Both of my kids live in their bodies more than their brains. That’s not to say that they’re not smart; they both are. But let’s just say that at this point in their lives, academics and school are not what they are most interested in. They’re not chasing 4.0s; they’re not working to get into Princeton, if you get my drift. My son is focused on the AAU state basketball tournament games he has this weekend, and he’s been putting in hours shooting, dribbling, and working out. Tess is literally by far the healthiest eater I know right now. I’m totally impressed by the dedication both of them have shown to their current passions. 

But here’s the larger point to the story. When Tess finished up yesterday and we got in the car so we could spend the next hour trying to get out of the city at 5 pm on a Friday (doh!), I turned to her and said “So, how do you feel?” Her response was interesting.

“My brain hurts,” she said.

Now before anyone gets the wrong idea, there were no real punches thrown; she didn’t take any jabs to the head or anything. Instead, it was about learning. That was probably about the most in-the-moment hour my daughter has spent in quite some time, primarily because she was learning something new, something that interested her, something that challenged her. “Hard fun" as Seymour Papert might have called it. I’d expected her to say that she was physically exhausted. Instead, she’d been working even harder in her head.

Obviously, there’s a whole lot more tied up in this regarding teaching and persistence and failure and more. And I know that schools weren’t built for “hard fun.” 

But man do I wish that my kids would come home from school much more often with the good “brain hurt” that my daughter got at that gym yesterday. 

May 13th, 2014

What Does Every Person Need to Know?

Peter Greene:

But The List approach is, in fact, List-centered, and I’m well-anchored to an approach to teaching that is student-centered. It is, I have become convinced, the only way to teach. We cannot be rules-centered or standards-centered or test-centered or teacher-centered or list-centered, even though we need to include and consider all of those elements. How to weigh and balance and evaluate all these elements? The answer has been, and continues to be, right in front of us. We balance all the elements of education by centering on the student. As long as we keep our focus on the students’ needs, strengths, weaknesses, stage of development, hopes, dreams, obstacles, aspirations— as long as we stay focused on all that, we’ll be good.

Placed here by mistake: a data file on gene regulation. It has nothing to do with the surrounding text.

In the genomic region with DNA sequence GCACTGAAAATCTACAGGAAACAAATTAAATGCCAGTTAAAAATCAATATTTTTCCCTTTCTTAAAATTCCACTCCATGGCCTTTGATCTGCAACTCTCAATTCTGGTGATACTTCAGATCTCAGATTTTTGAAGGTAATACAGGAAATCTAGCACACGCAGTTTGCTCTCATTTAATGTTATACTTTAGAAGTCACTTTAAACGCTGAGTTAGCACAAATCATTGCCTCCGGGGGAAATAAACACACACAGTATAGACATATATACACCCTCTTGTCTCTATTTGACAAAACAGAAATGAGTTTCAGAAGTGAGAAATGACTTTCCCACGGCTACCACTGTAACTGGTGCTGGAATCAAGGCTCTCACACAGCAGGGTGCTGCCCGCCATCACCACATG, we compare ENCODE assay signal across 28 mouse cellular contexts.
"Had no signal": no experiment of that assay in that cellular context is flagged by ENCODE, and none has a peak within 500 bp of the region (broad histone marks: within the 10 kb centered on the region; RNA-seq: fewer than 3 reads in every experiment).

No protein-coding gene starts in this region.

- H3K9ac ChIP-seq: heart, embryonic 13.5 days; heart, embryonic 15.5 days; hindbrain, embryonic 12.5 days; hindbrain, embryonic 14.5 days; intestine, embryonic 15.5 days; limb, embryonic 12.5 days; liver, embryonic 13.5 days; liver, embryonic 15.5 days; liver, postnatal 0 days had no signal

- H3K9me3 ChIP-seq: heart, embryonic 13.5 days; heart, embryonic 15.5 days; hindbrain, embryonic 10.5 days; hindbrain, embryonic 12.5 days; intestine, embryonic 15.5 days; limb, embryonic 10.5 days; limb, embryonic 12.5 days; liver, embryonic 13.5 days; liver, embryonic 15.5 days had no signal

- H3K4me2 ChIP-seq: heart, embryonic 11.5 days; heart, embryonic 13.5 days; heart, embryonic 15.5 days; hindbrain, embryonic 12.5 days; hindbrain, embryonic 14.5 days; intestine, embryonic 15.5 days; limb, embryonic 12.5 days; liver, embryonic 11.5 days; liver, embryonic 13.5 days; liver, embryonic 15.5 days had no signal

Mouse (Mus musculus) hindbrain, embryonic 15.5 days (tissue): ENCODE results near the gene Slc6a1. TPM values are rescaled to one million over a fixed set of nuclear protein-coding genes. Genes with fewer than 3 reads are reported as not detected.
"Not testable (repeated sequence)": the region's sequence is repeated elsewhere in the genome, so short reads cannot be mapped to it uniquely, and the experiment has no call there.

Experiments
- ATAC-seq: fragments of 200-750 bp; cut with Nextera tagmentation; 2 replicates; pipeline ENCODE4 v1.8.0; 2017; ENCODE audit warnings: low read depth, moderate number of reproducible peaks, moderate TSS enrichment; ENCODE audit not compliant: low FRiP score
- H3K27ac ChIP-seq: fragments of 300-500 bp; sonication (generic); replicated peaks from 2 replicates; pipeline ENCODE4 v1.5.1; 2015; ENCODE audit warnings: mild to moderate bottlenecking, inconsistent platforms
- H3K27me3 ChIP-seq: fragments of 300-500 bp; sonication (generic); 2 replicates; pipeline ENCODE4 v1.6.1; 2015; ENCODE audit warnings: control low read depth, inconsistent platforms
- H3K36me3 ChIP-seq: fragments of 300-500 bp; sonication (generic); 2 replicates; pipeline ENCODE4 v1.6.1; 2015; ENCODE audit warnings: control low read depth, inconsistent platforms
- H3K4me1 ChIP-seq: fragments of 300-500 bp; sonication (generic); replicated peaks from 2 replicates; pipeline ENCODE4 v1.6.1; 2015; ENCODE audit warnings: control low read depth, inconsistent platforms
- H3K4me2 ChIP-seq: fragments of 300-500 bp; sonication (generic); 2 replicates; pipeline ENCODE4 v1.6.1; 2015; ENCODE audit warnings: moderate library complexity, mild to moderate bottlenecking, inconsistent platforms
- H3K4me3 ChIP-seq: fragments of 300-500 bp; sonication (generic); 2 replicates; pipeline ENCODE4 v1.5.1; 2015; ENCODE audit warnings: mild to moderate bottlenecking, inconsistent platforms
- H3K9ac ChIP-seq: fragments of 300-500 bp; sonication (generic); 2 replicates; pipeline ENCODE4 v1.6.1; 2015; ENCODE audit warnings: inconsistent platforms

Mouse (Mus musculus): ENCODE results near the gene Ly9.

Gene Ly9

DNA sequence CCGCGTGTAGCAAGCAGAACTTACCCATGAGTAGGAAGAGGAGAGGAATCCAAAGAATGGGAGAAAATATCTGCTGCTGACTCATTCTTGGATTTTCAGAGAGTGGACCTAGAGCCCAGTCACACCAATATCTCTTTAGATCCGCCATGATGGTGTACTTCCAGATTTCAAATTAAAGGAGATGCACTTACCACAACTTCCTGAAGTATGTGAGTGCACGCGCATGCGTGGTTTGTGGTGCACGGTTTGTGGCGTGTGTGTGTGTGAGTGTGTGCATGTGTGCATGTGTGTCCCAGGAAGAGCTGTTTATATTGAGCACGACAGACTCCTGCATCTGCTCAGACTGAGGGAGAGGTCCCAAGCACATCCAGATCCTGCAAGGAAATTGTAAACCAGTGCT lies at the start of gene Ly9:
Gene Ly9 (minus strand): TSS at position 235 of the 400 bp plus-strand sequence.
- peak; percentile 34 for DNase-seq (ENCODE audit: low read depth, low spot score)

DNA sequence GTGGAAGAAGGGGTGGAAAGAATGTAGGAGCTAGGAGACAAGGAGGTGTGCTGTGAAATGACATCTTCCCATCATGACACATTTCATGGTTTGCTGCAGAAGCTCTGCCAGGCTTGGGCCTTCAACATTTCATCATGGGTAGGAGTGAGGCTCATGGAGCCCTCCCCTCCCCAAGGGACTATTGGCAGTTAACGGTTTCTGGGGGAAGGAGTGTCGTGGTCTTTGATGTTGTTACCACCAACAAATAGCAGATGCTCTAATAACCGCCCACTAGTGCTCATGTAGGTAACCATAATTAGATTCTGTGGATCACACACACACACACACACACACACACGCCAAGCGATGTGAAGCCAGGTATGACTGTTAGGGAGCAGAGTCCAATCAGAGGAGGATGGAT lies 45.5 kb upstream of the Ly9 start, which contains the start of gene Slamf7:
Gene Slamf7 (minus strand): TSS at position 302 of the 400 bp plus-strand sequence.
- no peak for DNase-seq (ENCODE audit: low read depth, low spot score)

What does every educated person need? Every educated person needs— and deserves— an education that is built around the student. Everything else must be open to discussion.
April 10th, 2014

Students as People or Profile?

Audrey Watters:

We have to ask more questions about the collection and analysis of student data that is feeding algorithms that promise “personalization.” What do technology companies actually mean by “personalization”? We have to consider if we are reducing students from people to profile — and we must ask these questions, knowing full well that education institutions have never really done a good job recognizing students as people.

How might the marketing promise surrounding “personalization” steer us away from self-direction and into pre-determined, pre-ordained pathways? Can we have “personalization” if it’s built on top of standardized of content?